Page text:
Google successfully thwarted the largest-ever HTTPS-based distributed denial-of-service (DDoS) attack, peaking at an astonishing 46 million requests per second in June. The attack was aimed at Google’s customer’s internet services hosted over Google Cloud. The company reported that the intensity of the attack was almost 76% greater than the DDoS attack that Cloudflare stopped earlier this year.
According to the tech giant, this denial-of-service (DDoS) attacks flood target websites with unwanted traffic, making it impossible for website owners to do any business or repairs on the target website. The company and global security researchers are warning about new potential flooding cases that are getting worse and are happening more frequently than ever.
Google shares the incident report for (DDoS) attack
According to Google, the attack began around 09:45 PT (16:45 UTC), wherein the attackers sent over 10,000 requests per second (RPS) to one of its customers’ HTTP(S) Load Balancers. The intensity of the attack increased to 100,000 RPS in the next eight minutes, followed by an astonishing peak of 46 million RPS.
Google’s Cloud Armor Adaptive Protection service sensed the attack. It generated the alert to a rule that blocks fraudulent signatures on networks, and DDoS attacks slowly dwindled, making it last for 10:54 PT (17:54 UTC), according to Kiner and Konduru.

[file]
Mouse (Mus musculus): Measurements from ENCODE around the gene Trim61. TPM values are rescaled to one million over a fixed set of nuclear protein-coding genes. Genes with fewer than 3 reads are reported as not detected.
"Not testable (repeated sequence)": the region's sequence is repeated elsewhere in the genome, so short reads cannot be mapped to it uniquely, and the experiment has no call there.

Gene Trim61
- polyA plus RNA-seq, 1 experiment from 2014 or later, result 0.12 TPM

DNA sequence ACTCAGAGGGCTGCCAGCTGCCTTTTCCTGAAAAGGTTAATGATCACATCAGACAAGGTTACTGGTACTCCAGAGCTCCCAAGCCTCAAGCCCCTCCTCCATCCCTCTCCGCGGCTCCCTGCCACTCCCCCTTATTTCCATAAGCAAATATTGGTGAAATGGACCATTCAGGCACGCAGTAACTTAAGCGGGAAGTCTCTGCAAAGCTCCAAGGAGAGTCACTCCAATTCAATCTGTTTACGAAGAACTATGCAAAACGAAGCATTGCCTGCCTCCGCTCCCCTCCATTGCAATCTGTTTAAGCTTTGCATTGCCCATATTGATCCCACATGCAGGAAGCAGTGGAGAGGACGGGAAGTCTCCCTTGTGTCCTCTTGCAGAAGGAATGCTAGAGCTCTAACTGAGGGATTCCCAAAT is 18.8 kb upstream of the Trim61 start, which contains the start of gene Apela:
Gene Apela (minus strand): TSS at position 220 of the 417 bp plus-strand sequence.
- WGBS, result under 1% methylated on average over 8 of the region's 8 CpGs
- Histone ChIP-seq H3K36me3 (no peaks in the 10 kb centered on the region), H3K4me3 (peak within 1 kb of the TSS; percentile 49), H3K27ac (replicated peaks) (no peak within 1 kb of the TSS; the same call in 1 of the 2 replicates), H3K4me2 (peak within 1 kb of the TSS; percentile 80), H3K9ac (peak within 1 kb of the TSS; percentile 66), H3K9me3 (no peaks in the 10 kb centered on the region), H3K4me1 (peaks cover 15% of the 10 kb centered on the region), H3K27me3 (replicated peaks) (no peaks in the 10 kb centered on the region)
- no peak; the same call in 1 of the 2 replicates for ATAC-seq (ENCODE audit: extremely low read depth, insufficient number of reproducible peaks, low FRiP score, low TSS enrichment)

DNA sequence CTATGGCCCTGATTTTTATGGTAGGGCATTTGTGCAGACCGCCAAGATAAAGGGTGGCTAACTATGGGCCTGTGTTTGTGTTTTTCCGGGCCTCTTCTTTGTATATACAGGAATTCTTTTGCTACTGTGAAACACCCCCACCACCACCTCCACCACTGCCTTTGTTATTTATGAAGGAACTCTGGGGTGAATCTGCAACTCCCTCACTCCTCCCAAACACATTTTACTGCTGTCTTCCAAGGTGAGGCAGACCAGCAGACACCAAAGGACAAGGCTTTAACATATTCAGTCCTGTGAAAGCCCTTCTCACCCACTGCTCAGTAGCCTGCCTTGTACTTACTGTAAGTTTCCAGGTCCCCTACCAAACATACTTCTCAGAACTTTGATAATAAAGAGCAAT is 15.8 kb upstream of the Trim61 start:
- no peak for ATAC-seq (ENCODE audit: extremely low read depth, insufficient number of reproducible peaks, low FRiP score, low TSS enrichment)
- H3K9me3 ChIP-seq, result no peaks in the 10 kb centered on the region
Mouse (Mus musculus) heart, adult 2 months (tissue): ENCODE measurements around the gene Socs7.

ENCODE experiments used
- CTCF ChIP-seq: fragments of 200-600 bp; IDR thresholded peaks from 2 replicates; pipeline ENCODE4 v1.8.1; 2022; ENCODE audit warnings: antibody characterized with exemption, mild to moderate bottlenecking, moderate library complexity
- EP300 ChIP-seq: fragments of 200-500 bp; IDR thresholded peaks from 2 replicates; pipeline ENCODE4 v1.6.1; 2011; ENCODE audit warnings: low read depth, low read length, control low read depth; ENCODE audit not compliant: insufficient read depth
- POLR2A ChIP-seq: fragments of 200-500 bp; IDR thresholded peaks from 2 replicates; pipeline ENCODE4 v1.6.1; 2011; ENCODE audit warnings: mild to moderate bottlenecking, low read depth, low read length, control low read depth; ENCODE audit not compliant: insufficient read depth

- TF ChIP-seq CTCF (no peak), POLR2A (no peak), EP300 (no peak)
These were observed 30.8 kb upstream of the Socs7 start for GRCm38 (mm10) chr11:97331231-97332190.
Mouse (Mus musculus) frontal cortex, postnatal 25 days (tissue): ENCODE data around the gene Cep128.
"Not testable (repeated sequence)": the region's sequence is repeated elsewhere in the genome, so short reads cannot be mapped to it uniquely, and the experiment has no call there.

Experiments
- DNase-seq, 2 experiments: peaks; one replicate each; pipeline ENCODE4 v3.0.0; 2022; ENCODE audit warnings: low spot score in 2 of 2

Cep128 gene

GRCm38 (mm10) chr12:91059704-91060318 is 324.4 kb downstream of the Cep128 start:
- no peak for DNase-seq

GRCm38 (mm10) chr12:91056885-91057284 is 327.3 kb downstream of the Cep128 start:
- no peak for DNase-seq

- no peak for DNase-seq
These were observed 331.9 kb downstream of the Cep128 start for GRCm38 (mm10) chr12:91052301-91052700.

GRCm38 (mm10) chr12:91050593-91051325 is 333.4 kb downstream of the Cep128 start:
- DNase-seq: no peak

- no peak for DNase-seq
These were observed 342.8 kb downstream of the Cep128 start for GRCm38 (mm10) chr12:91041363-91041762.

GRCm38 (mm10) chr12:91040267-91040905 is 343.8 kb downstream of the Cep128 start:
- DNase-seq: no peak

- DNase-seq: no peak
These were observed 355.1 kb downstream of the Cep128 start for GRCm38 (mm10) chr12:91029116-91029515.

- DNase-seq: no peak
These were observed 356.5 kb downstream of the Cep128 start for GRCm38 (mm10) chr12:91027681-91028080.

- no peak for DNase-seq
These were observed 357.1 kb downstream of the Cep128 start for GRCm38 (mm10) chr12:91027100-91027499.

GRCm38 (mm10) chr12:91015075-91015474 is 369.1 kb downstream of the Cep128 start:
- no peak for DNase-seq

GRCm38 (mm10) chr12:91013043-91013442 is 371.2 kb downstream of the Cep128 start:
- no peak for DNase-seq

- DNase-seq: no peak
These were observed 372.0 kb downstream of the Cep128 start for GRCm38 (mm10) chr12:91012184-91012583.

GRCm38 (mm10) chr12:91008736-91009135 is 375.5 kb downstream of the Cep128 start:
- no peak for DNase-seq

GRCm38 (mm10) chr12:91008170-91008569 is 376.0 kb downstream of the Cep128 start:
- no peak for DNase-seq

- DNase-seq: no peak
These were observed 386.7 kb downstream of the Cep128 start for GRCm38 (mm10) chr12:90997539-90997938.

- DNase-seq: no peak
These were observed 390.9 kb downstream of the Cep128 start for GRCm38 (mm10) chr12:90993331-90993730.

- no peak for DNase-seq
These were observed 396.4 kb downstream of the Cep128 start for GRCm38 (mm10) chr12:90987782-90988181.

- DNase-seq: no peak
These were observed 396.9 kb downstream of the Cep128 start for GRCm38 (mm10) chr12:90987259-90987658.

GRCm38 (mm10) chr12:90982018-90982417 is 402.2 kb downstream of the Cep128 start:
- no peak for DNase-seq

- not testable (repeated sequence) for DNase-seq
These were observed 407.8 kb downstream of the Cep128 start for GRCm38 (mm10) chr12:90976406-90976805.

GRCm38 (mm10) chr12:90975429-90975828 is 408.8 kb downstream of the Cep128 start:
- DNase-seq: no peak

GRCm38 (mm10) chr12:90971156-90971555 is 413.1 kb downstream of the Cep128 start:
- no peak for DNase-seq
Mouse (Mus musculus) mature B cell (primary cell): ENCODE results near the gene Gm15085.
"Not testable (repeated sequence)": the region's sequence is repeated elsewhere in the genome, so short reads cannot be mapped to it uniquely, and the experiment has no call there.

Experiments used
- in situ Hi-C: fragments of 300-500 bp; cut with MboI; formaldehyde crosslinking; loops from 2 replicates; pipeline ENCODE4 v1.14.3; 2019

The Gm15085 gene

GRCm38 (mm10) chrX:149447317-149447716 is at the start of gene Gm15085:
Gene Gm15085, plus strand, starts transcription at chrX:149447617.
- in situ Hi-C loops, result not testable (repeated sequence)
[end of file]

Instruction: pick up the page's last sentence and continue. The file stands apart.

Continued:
After the Cloud Armor Adaptive Protection intervention, the attackers, who at this point spent a lot of money and resources on the attack, might have sensed that they could not impact the systems as they were in the initial phase of the attack. Thus, they retrieved from further attacks — making Google Cloud safe again.
Spike in recent DDoS attack
Kiner and Konduru shared more insights about the DDoS Attack and said the geo-distribution and the types of devices used in the attack resemble the patterns used in the “Meris family of assaults.” In Google’s DDoS Attack, 5,256 source IPs from 132 countries were involved, similar to some previous DDoS attempts made between 2021 and 2022.
Additionally, the attack on June 1 used HTTPS queries rather than HTTP, which are more expensive than standard HTTP attacks, as they require more computing power to create secure TLS connections. The researchers also claimed that Tor’s participation in the attack was only incidental due to the nature of the vulnerable services. It wrote, “our analysis shows that Tor exit-nodes can send significant unwanted traffic to web applications and services even at 3 percent of the peak (greater than 1.3 million RPS).